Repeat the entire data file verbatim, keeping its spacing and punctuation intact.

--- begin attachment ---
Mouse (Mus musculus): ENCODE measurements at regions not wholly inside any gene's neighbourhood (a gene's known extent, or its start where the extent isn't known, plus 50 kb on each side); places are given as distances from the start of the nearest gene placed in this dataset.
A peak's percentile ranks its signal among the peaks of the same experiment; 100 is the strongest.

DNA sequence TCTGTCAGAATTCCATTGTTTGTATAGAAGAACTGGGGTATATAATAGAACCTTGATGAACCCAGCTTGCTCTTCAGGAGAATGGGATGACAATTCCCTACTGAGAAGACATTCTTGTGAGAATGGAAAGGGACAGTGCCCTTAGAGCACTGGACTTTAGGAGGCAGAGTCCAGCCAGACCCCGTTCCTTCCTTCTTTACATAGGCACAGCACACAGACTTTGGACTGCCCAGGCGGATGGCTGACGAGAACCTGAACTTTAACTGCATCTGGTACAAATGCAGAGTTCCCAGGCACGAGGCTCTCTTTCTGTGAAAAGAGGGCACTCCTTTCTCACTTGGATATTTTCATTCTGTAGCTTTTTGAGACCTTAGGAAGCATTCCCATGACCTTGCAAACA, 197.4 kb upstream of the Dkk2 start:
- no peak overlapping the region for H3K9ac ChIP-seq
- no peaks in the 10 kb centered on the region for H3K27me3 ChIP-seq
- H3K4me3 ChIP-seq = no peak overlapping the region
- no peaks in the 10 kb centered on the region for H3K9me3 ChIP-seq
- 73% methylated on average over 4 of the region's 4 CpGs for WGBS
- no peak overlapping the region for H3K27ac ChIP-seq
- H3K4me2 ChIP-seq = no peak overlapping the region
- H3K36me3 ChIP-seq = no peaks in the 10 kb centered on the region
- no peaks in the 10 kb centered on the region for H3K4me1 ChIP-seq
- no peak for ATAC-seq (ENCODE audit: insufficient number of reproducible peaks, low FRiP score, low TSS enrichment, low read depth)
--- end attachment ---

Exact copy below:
Mouse (Mus musculus): ENCODE measurements at regions not wholly inside any gene's neighbourhood (a gene's known extent, or its start where the extent isn't known, plus 50 kb on each side); places are given as distances from the start of the nearest gene placed in this dataset.
A peak's percentile ranks its signal among the peaks of the same experiment; 100 is the strongest.

DNA sequence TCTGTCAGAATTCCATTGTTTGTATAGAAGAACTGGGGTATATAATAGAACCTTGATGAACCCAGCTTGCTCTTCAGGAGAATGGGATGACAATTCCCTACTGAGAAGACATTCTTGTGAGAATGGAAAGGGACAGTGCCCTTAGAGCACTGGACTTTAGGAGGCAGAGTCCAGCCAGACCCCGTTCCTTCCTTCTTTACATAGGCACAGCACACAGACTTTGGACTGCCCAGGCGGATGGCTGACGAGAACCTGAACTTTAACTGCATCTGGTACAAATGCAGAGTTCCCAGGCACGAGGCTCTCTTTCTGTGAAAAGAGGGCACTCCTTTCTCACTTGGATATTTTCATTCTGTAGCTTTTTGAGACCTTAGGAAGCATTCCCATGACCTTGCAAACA, 197.4 kb upstream of the Dkk2 start:
- no peak overlapping the region for H3K9ac ChIP-seq
- no peaks in the 10 kb centered on the region for H3K27me3 ChIP-seq
- H3K4me3 ChIP-seq = no peak overlapping the region
- no peaks in the 10 kb centered on the region for H3K9me3 ChIP-seq
- 73% methylated on average over 4 of the region's 4 CpGs for WGBS
- no peak overlapping the region for H3K27ac ChIP-seq
- H3K4me2 ChIP-seq = no peak overlapping the region
- H3K36me3 ChIP-seq = no peaks in the 10 kb centered on the region
- no peaks in the 10 kb centered on the region for H3K4me1 ChIP-seq
- no peak for ATAC-seq (ENCODE audit: insufficient number of reproducible peaks, low FRiP score, low TSS enrichment, low read depth)